The landlord needs to support the claim with evidence and show it during the court hearing.

This could include, but is not limited to the following:

  • Copy of the deed and lease
  • Copy of any notices given to the tenant
  • Rent receipts and ledgers
  • Bank statements
  • Witness information
  • Photo and video documentation of the violations, correspondence, etc.

3. Timeline

Eviction hearings are scheduled 5 to 10 days after the Summons and Complaint is issued regardless of when the documents were served to the tenant.

Getting Possession

1. After the landlord wins the case

Provided that the tenant does not appeal for reconsideration, a Writ of Execution is a court order that is issued either immediately or 5 days after judgment was granted to the landlord.

If the eviction hearing was about nonpayment of rent, the Writ of Execution is given immediately, but it will be released after 5 days for other types of eviction orders.

A judge can grant a maximum of 3 days to stay the execution. It would have to be for a good cause.

Tenants can continue staying in the property within 3 days.

2. Move out process

There is no clear timeframe for when the tenant has to move out once the Writ or court order is issued. At best, they have a maximum of 5 to 8 days to move out of the rental property.

However, if it was an eviction about failure to pay rent, they must immediately move out.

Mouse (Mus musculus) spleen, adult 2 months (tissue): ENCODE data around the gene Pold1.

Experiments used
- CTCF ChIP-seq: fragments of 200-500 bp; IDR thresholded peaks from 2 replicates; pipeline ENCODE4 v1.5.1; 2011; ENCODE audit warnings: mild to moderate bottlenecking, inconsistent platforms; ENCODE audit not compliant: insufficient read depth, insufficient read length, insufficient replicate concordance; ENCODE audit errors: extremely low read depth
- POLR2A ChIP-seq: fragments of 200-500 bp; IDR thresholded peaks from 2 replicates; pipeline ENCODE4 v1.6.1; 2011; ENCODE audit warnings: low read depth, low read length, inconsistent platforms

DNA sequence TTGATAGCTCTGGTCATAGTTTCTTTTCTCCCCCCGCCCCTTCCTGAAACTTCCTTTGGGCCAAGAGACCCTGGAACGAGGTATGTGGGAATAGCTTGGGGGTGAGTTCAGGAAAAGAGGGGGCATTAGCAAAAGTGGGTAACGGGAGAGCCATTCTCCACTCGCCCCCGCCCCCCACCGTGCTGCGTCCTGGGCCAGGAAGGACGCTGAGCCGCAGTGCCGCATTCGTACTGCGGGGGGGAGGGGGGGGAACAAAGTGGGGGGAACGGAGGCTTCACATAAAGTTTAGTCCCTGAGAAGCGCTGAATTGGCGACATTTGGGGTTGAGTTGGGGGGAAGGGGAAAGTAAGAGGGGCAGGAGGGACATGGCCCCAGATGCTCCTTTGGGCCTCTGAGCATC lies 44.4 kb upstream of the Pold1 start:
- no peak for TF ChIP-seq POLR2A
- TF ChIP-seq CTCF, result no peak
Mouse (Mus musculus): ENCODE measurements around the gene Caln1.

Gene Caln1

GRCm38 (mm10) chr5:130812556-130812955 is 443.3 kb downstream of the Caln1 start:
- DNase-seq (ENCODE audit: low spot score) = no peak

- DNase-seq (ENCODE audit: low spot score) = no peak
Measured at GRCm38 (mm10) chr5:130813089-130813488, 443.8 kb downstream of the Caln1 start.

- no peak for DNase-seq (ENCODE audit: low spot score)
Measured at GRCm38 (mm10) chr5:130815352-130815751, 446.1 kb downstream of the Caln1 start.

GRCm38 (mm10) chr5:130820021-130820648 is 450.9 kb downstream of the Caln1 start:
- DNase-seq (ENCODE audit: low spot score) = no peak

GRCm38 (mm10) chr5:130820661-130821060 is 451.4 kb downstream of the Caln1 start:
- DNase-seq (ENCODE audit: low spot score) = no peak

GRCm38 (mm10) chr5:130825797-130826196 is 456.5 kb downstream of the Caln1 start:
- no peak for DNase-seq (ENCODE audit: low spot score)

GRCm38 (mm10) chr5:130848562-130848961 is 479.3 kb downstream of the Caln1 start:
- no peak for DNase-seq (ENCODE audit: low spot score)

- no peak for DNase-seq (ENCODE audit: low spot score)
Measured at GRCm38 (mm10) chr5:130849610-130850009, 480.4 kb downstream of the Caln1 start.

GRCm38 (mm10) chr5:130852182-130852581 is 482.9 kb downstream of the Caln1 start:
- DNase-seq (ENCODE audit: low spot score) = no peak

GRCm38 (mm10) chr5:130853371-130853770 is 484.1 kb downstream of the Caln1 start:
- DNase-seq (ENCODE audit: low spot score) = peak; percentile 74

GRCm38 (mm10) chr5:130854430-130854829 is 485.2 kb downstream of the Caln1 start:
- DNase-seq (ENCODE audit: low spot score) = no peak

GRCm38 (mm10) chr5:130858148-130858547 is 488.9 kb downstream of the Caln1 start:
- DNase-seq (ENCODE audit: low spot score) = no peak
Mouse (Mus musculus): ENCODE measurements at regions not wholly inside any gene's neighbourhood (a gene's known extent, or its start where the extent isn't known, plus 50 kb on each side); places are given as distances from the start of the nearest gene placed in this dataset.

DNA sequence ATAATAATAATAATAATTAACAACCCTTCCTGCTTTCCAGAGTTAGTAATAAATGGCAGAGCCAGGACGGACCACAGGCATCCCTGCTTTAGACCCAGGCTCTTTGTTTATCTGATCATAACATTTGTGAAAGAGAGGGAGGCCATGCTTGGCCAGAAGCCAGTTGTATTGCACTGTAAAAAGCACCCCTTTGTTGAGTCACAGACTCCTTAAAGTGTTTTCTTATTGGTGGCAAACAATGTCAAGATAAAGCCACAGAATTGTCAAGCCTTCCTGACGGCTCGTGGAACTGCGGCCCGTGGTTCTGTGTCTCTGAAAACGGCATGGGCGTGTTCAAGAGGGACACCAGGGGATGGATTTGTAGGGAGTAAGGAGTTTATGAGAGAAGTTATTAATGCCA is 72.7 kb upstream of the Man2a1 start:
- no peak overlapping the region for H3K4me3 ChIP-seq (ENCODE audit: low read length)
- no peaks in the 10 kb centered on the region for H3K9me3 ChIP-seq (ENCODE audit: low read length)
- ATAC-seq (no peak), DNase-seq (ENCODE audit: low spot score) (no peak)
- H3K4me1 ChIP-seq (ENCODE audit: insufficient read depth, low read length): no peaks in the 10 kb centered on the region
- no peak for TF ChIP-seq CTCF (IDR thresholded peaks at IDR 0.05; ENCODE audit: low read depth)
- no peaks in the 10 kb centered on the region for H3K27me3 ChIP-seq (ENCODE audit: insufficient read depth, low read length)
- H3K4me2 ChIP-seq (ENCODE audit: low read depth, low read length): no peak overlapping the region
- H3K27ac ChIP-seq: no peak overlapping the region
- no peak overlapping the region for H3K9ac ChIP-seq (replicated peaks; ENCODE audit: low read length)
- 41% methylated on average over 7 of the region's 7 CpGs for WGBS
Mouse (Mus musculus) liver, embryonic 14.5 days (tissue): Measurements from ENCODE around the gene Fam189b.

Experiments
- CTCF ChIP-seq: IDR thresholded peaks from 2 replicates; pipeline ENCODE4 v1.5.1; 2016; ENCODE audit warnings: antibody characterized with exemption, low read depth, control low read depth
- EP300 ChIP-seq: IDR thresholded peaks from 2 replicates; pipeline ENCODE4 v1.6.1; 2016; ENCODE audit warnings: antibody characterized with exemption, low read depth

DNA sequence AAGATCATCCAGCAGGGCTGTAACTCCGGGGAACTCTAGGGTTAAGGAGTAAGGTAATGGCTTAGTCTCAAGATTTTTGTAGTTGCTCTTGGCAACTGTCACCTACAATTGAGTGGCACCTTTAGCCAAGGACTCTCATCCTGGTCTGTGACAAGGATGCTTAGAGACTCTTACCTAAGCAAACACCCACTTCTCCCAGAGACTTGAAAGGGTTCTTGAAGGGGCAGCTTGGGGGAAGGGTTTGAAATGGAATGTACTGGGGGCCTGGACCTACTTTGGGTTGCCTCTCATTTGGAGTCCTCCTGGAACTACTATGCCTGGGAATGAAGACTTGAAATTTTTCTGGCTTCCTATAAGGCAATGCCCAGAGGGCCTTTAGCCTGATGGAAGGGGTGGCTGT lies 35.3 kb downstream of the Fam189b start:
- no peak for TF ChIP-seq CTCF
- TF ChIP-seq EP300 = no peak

3. Timeline

The tenants have a few hours to 8 days upon the court order’s issuance of the Writ of Execution to vacate the property.

Mississippi Eviction Timeline

Below is the average timeline for a complete eviction process. This timeline does not include special cases such as requests for an appeal or continuance.

On average, it would take anywhere between half a month to 2 months for a complete eviction process.

<table style="width:100%"><tr><th>Notice Received by Tenants</th><th>Average Timeline</th></tr><tr><td>Issuing an Official Notice</td><td>3 days to 1 month of notice</td></tr><tr><td>Issuance and Serving of Rule for Possession</td><td>5 days before the return date</td></tr><tr><td>Court Hearing and Judgment</td><td>5-10 days in county court </td></tr><tr><td>Issuance of Writ of Restitution</td><td>A few hours to 5 days</td></tr><tr><td>Return of Rental Property</td><td>Depends on the judicial officers</td></tr></table>

Showing Evidence

1. How to keep good records